For some people, God can be understood as an absentee landlord.  For people who have not developed vision that goes beyond what their senses tell them, they cannot see any evidence that God exists.  People can easily reason that if there is a God who cares for us, why does God allow such unfortunate things to happen to so many people? 

    What kind of a divine parent is our Creator if God could intervene during life-threatening times and chooses to allow everyone to find our own way at our own pace even if that means that some people will die in the process?  We will cover this quality of God later in my message.

    Try to imagine what Jesus would tell audiences in our present time.  We are accustomed to abstract thinking.  We are acquainted with scientific inquiry none of which was available during Jesus' ministry. We have Sociology, Spirituality, Psychology, Metaphysics, Astronomy, Philosophy, and Physiology among countless other disciplines engaged in expanding their known horizons.  

    There have been scores of people with no religious background who have experienced being out-of-their-bodies during surgery.  We have the research from people like Dr. Elizabeth Kubler-Ross who have documented testimonies of what people have experienced when they communicated with those who are deceased.  Such claims were supported by substantive information that they would have no other way of knowing but through direct communication.   

    For years people have engaged in Regressive Hypnotherapy where people began discussing their past lives in remarkable detail.  When they come out of their hypnotic condition, they had no memory of what their recorded conversation revealed.  There are so many testimonies that they are hard to refute.  Either a lot of people are making up these stories, or people hearing them are not open to possibilities that our base knowledge of Spirituality is constantly expanding.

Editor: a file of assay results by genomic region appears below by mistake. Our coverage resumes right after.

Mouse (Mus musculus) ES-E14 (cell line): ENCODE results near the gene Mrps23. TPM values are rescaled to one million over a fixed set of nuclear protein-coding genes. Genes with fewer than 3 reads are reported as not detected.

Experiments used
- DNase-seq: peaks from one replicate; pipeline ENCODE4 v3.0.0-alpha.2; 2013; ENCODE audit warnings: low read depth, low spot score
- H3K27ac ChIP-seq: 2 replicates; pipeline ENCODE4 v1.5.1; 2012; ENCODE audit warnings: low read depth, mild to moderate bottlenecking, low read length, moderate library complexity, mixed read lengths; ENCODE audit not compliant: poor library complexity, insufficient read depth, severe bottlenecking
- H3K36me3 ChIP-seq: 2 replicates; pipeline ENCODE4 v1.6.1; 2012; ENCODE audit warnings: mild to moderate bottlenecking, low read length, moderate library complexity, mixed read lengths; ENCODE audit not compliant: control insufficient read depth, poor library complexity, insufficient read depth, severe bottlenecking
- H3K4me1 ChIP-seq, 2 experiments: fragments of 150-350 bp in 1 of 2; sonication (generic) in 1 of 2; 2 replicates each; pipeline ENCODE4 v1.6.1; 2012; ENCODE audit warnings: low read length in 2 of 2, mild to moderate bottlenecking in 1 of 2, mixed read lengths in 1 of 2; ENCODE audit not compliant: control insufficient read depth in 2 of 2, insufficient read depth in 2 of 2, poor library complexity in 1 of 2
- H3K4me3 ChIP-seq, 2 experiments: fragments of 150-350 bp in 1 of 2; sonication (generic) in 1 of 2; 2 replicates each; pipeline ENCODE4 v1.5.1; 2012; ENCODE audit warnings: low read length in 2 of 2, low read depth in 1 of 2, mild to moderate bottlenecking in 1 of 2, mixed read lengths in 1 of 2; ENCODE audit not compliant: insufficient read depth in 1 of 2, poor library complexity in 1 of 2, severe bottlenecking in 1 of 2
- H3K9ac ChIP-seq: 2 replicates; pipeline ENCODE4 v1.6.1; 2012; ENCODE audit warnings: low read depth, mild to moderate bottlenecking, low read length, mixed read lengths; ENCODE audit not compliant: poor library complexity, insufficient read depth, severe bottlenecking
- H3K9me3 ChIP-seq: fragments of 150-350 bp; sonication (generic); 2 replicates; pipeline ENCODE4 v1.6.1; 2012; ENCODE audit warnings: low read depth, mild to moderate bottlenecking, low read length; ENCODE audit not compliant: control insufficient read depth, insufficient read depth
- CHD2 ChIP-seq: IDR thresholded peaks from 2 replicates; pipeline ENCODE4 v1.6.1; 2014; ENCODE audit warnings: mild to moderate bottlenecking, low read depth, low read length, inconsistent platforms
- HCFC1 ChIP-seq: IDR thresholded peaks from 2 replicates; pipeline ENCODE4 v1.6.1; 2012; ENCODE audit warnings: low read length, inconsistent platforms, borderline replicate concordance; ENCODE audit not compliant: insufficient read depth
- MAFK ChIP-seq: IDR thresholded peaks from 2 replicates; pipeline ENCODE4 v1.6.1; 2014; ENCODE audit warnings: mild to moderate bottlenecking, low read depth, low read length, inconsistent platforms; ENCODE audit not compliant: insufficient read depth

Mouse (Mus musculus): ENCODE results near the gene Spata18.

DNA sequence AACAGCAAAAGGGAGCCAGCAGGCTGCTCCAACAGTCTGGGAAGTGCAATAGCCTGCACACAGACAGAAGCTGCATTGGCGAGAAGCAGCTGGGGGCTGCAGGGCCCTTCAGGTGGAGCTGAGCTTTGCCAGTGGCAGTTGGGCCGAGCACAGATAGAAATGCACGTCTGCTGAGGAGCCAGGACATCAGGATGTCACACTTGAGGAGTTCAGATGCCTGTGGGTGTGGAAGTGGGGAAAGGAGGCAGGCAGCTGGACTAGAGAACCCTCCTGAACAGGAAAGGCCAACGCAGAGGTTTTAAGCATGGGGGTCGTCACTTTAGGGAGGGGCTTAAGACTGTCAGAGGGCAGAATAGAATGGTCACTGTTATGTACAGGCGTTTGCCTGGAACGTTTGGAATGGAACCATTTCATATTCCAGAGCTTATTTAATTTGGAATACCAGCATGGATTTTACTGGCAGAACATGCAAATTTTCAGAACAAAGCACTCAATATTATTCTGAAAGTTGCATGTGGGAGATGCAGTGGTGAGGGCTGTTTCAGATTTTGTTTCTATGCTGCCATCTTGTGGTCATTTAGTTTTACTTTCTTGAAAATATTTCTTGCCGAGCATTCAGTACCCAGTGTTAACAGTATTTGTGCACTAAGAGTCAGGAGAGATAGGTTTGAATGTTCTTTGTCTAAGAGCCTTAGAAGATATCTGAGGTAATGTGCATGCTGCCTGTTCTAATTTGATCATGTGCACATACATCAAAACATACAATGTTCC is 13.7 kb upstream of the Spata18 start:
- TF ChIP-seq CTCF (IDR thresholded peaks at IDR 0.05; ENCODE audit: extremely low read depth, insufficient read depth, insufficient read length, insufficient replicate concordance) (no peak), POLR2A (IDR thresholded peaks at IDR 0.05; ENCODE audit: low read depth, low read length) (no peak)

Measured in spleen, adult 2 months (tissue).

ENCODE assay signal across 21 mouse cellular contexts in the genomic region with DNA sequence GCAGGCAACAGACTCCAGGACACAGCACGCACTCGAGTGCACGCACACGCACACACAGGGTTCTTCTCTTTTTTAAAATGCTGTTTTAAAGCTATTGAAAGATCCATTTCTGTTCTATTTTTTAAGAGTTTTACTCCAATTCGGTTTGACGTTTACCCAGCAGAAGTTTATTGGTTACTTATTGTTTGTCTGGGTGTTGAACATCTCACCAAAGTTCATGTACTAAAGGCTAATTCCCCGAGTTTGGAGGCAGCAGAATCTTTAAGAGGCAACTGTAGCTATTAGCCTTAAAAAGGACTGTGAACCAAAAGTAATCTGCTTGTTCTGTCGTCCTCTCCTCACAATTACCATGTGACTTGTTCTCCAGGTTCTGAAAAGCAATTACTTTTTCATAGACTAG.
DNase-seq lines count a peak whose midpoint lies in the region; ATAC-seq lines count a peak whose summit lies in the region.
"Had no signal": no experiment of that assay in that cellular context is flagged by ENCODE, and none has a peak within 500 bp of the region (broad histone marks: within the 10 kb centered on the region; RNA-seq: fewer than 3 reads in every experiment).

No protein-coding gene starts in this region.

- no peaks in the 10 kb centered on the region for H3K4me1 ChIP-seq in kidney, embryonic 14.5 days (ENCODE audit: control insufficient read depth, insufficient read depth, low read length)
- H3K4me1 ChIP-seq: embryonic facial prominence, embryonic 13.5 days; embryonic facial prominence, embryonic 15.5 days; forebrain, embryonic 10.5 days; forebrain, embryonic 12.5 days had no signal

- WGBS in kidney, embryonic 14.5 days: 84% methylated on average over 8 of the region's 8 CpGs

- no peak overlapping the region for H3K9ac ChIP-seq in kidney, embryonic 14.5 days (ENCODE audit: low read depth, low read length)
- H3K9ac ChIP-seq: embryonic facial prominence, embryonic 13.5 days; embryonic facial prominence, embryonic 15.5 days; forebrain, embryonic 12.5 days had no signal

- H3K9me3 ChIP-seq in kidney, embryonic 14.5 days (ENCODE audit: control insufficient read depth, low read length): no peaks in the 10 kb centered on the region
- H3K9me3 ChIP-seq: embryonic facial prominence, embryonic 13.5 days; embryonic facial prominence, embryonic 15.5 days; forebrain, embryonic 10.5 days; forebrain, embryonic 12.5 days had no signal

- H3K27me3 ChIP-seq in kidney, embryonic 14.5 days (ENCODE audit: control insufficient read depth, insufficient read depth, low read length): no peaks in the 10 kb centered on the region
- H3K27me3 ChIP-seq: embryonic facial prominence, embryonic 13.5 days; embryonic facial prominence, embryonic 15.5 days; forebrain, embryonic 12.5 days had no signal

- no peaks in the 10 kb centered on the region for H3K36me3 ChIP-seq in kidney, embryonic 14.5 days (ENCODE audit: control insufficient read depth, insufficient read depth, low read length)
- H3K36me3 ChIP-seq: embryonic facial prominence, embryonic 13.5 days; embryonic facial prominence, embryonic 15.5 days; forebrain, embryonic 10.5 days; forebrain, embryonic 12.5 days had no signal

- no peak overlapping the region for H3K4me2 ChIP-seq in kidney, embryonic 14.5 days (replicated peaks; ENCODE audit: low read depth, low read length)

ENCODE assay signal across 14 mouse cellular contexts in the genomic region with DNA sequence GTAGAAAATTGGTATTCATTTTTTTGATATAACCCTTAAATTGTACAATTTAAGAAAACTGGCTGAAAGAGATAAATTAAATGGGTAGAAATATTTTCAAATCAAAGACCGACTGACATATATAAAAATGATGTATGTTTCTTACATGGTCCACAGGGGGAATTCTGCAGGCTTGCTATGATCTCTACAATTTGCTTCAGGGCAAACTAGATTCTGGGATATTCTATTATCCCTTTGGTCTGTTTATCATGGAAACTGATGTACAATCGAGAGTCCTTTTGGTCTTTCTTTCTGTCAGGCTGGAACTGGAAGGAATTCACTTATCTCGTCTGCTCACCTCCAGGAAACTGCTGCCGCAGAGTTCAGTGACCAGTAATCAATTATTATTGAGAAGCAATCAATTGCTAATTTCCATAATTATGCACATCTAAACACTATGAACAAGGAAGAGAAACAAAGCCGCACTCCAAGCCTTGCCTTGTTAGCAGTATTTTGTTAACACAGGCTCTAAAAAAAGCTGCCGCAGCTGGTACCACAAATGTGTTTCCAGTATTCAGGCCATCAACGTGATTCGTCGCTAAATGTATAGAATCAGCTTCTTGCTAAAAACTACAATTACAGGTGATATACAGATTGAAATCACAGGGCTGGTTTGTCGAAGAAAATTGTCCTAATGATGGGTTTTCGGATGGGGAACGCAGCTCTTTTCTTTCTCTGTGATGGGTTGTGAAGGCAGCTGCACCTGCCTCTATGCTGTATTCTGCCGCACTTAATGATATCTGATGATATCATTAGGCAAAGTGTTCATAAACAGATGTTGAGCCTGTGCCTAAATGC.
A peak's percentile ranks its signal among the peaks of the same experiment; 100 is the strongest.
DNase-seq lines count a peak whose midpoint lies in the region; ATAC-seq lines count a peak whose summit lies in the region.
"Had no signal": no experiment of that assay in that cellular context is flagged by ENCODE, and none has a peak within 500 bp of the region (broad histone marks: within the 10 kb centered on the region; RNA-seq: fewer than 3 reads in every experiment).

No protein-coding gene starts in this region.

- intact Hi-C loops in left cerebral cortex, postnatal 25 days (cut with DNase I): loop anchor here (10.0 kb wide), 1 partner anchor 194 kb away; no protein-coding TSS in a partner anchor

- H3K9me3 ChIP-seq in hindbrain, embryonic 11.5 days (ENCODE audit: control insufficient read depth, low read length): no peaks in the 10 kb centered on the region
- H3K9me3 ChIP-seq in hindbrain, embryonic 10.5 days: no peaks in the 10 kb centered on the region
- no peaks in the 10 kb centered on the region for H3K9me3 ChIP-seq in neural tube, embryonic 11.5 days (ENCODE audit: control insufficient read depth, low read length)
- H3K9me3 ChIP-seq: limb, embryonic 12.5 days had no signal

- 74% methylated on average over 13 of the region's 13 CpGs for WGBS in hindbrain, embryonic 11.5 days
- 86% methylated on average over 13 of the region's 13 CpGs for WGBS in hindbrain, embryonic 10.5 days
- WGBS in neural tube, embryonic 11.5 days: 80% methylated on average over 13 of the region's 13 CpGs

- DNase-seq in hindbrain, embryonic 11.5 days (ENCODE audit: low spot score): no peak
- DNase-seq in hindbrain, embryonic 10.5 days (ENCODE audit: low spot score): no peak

Parents do not know a thing about where their children have come from nor about what kinds of talents and abilities are being held in suspension within their spiritual DNA.  After children are born, they have amnesia concerning any prior existence. 

    Spiritual insights have taught us that God created us with free will when it comes to self-discovery.  This does not mean that we have free will up to a certain point and if we cross one of God's red lines, we have put our eternal salvation in jeopardy.  Free will literally means that whatever we do, we are not strong enough to escape God's love.  (Psalm 139:7f)

    We know historically that most religious beliefs were born from ignorance by primitive peoples.  All beliefs were products from those who became focused on what they did not understand about life.  Earlier people once worshipped the animals, the sun, and the rivers.  They gave religious definitions to natural events like solar eclipses, earthquakes, and volcanic eruptions. 

    Everything from oceans, fire, and wind were thought to be divinities that required sacrifices. People created the awareness that their gods fought enemies on their behalf and that their deities chose favorites from among the various tribes of people living on the earth.  Spirituality was slowly evolving.  We need to understand that.  Primitive thinking is the foundation of all scientific inquiry.

    Conclusions were created by thoughtful people that God worked through particular sons and daughters of God to teach the rest of humanity insights on how to live purposeful and meaningful lives. As people followed such teachings, they developed certain skills of spirit like peace, generosity, forgiveness, and happiness that enabled them to deal creatively with life's accelerating changes.

    The father on our boat was doing the same thing that God does by allowing his five children to grow at their own pace of self-discovery in the garden that he and Samantha had provided.  Maturing and becoming responsible for their lives had to be accomplished by each of their children. 

    No father or mother can teach self-reliance or give their children attitudes that will contribute to their independence, confidence, and vision. By design, the spiritual DNA of our children fuels their imaginations to find and seize opportunities. 

    However, our children also have the ability to look at the material world and become overwhelmed and confused by what their senses tell them.  They can resist the urge to achieve independence.  They can develop an overwhelming need to remain dependent on mom and dad, a spouse, or even God.